2004
Volume 5, Issue 3
  • ISSN: 2468-2187
  • E-ISSN: 2468-2195

Abstract

An age-long struggle against drought and downfall. Values and meanings of the Curaçao plantation landscape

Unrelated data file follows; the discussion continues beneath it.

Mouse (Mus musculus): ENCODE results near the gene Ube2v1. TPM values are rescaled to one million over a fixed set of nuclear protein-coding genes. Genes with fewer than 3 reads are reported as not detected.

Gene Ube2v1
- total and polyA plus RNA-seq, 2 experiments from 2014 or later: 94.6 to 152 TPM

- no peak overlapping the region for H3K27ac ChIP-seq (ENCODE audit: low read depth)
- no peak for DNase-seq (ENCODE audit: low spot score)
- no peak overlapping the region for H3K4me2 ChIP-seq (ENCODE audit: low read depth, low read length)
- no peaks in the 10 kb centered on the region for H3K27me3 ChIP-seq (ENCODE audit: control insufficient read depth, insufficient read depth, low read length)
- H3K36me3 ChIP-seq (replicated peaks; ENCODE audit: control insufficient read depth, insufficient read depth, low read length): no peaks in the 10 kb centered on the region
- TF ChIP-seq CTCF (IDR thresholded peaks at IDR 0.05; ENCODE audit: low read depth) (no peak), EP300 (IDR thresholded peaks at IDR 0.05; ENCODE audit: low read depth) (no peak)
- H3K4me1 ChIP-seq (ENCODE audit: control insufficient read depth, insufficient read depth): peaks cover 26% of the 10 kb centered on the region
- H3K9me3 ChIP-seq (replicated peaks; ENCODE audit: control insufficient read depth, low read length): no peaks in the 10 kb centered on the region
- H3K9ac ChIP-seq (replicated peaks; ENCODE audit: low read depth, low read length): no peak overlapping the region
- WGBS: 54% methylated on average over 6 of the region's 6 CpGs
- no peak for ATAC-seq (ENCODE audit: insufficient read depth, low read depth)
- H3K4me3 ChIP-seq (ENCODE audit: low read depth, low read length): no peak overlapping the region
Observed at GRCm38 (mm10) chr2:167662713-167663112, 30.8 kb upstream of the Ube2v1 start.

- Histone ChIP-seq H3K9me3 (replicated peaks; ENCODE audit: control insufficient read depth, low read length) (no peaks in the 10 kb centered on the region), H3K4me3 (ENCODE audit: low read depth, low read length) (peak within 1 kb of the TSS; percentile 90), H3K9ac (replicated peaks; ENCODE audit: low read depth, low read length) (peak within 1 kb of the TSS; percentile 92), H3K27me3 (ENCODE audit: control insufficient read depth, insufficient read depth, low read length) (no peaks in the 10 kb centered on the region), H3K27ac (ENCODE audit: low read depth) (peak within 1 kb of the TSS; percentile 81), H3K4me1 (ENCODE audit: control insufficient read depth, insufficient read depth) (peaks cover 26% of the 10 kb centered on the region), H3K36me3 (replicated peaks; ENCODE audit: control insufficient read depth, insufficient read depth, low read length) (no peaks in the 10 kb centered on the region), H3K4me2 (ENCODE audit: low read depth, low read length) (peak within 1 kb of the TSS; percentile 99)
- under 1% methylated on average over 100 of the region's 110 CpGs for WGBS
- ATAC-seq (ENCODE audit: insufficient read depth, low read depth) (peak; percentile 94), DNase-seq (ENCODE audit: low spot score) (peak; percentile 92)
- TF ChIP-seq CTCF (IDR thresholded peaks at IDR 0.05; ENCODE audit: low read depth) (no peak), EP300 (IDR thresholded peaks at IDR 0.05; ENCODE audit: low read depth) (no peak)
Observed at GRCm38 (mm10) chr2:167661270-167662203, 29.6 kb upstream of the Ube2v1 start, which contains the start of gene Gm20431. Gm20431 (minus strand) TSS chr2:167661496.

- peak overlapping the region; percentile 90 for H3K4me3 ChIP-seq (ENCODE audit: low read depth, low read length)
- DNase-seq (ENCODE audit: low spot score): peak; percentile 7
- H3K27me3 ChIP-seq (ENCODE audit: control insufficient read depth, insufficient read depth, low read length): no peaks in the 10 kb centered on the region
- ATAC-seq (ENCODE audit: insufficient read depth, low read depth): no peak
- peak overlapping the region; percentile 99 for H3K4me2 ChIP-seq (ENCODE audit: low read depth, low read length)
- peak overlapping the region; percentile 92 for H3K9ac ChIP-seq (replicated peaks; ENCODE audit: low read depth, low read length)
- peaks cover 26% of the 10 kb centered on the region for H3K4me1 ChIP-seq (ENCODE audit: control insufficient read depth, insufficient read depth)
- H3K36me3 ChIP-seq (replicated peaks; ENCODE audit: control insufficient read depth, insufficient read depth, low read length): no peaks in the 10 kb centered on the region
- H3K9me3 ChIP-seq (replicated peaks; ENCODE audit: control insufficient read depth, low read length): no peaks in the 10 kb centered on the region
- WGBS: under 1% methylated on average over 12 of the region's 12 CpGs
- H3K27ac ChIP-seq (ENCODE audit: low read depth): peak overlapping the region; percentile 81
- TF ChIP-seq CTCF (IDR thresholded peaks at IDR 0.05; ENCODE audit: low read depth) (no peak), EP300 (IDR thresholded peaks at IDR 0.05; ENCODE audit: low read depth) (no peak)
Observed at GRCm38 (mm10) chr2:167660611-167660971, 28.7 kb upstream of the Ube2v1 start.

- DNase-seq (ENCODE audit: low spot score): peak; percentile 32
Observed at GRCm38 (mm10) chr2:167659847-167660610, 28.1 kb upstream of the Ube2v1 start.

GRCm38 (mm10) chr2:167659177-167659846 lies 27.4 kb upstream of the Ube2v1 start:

Even if it is not obvious at first, a closer look reveals that Curaçao is actually one large plantation landscape, with the exception of Willemstad’s inner city. This landscape can be read as a history book with the old plantation houses as its most recognizable elements. But there are many more elements like cactus hedges, palm copses, stone walls, wells and (dysfunctional) waterworks. This landscape is most recognizable in the western part of the island. The central area around Willemstad has suffered from uncontrolled urbanization and industrialization, while the eastern part has basically become an extensive leisure landscape. The owners of plantations used several strategies like a multitude of crops, the creation of saltpans where possible and trade in the city (just a few plantation owners focused exclusively on agricultural production). At the end of the 19th century, several plantations were explored for extractable minerals. Throughout the 20th century, almost all plantations were gradually sold and abandoned. The abolishment of slavery in 1863 gave the first impetus for this, but the final blow was the exodus towards the city when an oil refinery brought new perspectives for the island. Paid employment in the city was much more appealing than an uncertain existence in the countryside, where years of failed crops could eventually lead to starvation. An overall problem is the ongoing privatization of public space, which results in the transformation of old plantations into gated residential areas and resorts, creating an unrecognizable landscape and a growing inequality between rich and poor. A future nomination for the UNESCO World Heritage List will possibly create new perspectives for this cultural landscape (see next article).

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